The Salesman

Mature themes.

GIran 2016
Director: Asghar Farhadi
Featuring: Taraneh Alidoosti, Shahab Hosseini, Babak Karimi
Language: Persian, English
Running time: 124 minutes
Original review: Felipe Freitas; Always Good Movies
Extracted by: Gill Ireland

Asghar Farhadi, an Iranian writer-director with a knack for profound dramas (“About Elly”, “A Separation”, “The Past”), returns with “The Salesman”, another heartfelt story branded with uncomfortable dualities. The nature of this tale, set and shot in Tehran, will make you ponder about what’s right and wrong, and confront you with a few moral questions that bear on justice, compassion, forgiveness, and retaliation. Emad, (Shahab Hosseini) is a well-liked teacher who shares a huge passion for theatre with his wife, Rana (Taraneh Alidoosti). They star in Arthur Miller’s play “Death of a Salesman”, putting every drop of inspiration on their roles. Even in the play, they are husband and wife, playing Willy and Linda Loman.

The building where they live is about to collapse due to adjacent construction and structural deficiencies, forcing them to an immediate evacuation. With no place to go, they accept the help of a fellow actor, Babak (Babak Karimi), who finds them an apartment that has just become vacant. The woman who lived there before had a bad reputation. She left all her belongings in the apartment due to some last-minute difficulties.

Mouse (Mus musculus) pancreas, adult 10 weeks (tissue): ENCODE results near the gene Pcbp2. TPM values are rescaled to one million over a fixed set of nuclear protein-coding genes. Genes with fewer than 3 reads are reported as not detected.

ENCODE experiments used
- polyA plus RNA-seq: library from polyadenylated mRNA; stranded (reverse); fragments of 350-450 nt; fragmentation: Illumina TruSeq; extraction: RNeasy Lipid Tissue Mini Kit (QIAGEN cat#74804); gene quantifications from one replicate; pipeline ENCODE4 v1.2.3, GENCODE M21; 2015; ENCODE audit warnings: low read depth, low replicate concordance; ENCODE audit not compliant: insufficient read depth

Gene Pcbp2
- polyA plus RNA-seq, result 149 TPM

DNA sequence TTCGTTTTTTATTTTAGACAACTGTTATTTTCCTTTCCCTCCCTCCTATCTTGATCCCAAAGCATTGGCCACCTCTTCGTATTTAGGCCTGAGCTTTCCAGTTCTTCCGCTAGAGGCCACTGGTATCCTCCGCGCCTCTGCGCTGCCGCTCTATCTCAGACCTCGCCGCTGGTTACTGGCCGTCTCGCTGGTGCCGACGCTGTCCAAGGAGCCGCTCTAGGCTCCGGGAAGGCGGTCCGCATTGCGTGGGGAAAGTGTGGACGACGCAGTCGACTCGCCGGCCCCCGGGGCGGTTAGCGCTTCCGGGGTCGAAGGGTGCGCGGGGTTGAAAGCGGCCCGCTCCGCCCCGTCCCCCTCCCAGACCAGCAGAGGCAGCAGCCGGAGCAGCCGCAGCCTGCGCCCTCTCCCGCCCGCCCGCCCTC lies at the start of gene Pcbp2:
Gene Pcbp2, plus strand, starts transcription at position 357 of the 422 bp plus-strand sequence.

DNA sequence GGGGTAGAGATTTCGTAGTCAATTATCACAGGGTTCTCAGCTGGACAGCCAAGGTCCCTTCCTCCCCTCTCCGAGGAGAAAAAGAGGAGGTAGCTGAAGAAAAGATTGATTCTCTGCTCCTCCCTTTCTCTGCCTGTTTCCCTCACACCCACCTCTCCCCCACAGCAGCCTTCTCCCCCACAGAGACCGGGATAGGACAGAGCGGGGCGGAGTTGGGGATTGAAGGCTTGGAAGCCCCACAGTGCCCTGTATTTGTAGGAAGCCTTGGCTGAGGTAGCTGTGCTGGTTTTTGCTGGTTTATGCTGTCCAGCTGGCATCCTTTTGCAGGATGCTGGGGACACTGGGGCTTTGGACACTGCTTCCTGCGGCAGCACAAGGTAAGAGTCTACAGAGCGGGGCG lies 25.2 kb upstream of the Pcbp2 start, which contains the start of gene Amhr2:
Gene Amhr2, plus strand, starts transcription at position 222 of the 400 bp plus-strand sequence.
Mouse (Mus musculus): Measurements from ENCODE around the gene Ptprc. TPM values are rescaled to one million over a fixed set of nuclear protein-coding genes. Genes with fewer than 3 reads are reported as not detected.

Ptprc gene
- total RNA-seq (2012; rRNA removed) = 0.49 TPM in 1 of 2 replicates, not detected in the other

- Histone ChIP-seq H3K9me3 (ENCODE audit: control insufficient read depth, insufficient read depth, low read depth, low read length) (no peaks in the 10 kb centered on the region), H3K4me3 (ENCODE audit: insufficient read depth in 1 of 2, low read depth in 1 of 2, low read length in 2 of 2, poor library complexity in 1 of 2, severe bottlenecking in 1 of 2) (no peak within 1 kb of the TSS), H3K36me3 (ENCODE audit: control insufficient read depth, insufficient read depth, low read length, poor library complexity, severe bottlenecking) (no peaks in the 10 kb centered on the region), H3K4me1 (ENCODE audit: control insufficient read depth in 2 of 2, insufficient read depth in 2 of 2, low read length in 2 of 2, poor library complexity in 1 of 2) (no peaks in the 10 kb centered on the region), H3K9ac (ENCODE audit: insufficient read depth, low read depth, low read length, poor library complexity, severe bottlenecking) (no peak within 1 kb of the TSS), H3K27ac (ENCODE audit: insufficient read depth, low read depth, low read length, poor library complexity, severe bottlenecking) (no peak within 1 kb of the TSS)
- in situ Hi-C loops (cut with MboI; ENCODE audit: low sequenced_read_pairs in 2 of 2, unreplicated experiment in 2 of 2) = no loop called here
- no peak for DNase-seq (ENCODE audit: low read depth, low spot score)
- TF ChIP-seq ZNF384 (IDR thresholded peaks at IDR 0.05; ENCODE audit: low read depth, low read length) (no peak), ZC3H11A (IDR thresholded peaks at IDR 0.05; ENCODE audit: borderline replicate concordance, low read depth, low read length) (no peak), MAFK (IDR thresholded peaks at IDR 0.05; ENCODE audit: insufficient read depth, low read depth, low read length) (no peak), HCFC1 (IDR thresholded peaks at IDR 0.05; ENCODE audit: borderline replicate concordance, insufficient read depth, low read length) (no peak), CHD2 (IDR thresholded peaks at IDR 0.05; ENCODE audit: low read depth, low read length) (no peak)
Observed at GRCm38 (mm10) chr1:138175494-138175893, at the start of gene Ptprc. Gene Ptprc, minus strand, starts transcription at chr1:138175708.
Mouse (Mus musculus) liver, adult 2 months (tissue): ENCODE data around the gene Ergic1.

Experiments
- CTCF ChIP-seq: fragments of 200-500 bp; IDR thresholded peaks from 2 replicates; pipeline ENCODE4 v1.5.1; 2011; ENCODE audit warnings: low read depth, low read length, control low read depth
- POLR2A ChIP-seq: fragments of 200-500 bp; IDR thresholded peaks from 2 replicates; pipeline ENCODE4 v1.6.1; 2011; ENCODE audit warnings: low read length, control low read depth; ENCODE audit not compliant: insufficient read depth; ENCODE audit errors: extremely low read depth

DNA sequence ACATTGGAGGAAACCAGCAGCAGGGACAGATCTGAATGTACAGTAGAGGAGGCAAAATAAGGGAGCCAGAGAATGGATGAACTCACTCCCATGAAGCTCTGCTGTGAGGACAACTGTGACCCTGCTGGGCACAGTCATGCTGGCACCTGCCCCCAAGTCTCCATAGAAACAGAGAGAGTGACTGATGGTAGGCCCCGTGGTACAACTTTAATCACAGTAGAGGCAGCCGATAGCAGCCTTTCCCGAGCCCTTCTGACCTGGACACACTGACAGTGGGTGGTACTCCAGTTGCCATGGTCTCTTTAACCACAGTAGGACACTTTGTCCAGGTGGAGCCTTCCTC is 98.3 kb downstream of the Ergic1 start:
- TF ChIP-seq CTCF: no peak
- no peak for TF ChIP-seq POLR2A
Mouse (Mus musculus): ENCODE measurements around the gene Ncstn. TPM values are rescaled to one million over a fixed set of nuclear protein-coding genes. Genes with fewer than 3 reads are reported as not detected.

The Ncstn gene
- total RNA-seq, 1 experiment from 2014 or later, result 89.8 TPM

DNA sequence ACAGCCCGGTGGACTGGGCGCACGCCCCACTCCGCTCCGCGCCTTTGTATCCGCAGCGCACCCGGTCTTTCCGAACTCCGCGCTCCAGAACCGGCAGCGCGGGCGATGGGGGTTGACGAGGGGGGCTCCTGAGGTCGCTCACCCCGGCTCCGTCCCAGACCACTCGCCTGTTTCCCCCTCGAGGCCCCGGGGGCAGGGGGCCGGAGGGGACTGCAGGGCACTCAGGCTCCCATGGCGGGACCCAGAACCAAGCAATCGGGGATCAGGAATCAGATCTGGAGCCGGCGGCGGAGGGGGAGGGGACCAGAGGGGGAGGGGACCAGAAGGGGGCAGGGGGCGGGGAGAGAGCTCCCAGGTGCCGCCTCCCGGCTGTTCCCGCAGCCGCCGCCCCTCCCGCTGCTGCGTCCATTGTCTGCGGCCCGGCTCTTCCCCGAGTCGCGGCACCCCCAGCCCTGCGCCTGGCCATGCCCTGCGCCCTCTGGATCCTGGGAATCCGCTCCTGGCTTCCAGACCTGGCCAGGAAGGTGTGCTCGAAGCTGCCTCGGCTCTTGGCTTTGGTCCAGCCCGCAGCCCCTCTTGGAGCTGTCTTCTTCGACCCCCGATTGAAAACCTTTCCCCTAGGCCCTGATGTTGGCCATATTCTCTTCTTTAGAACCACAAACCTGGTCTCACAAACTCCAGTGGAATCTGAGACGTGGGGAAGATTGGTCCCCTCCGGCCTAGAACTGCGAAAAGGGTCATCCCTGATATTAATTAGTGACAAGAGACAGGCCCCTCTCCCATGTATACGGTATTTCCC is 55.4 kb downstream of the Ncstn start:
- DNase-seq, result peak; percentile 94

One night, while Rana is showering, someone rings the buzzer. Convinced it is Emad, who had left minutes before to go to the neighbouring supermarket, she opens the door and returns to the bathroom. To her surprise, she’s violently assaulted by a stranger who, on running away, leaves a pair of socks on the floor, some money, and his car keys in the apartment. Rana is taken to the hospital, returning emotionally debilitated, yet unwilling to report the case to the police. However, little by little, she starts giving signs of recovery but Emad keeps trying to identify the offender through the vehicle he left outside and concocting a plan to have his revenge.

The final part brings revelations and resolutions that lead to a whirlwind of internal conflicts and emotions.

“The Salesman” might not be as striking as “The Separation”, since it is slightly more manipulative, but is a powerful piece of cinema that authenticates Farhadi as the most predominant contemporary Iranian filmmaker.